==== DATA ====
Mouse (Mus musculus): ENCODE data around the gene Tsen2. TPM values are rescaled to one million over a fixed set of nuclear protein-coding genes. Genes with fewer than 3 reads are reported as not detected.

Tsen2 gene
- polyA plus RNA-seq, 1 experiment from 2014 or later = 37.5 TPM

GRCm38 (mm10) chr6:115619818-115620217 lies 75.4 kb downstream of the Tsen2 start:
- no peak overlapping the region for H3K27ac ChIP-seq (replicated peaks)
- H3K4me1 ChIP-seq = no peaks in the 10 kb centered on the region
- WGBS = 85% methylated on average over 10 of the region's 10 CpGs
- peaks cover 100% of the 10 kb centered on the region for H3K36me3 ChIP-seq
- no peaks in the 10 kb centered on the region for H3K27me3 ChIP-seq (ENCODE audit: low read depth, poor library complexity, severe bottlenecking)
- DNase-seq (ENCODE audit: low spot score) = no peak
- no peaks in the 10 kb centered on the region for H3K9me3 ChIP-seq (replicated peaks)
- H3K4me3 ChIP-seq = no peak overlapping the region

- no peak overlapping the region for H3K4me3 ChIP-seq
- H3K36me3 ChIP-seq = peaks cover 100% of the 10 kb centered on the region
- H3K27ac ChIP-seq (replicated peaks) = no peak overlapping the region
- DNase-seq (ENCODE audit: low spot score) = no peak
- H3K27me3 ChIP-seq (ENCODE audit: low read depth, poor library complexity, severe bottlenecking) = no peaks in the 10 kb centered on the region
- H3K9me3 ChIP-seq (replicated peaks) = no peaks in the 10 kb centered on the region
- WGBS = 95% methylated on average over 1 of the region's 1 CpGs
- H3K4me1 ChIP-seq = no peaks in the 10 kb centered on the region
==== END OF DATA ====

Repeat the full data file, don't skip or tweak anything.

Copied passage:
Mouse (Mus musculus): ENCODE data around the gene Tsen2. TPM values are rescaled to one million over a fixed set of nuclear protein-coding genes. Genes with fewer than 3 reads are reported as not detected.

Tsen2 gene
- polyA plus RNA-seq, 1 experiment from 2014 or later = 37.5 TPM

GRCm38 (mm10) chr6:115619818-115620217 lies 75.4 kb downstream of the Tsen2 start:
- no peak overlapping the region for H3K27ac ChIP-seq (replicated peaks)
- H3K4me1 ChIP-seq = no peaks in the 10 kb centered on the region
- WGBS = 85% methylated on average over 10 of the region's 10 CpGs
- peaks cover 100% of the 10 kb centered on the region for H3K36me3 ChIP-seq
- no peaks in the 10 kb centered on the region for H3K27me3 ChIP-seq (ENCODE audit: low read depth, poor library complexity, severe bottlenecking)
- DNase-seq (ENCODE audit: low spot score) = no peak
- no peaks in the 10 kb centered on the region for H3K9me3 ChIP-seq (replicated peaks)
- H3K4me3 ChIP-seq = no peak overlapping the region

- no peak overlapping the region for H3K4me3 ChIP-seq
- H3K36me3 ChIP-seq = peaks cover 100% of the 10 kb centered on the region
- H3K27ac ChIP-seq (replicated peaks) = no peak overlapping the region
- DNase-seq (ENCODE audit: low spot score) = no peak
- H3K27me3 ChIP-seq (ENCODE audit: low read depth, poor library complexity, severe bottlenecking) = no peaks in the 10 kb centered on the region
- H3K9me3 ChIP-seq (replicated peaks) = no peaks in the 10 kb centered on the region
- WGBS = 95% methylated on average over 1 of the region's 1 CpGs
- H3K4me1 ChIP-seq = no peaks in the 10 kb centered on the region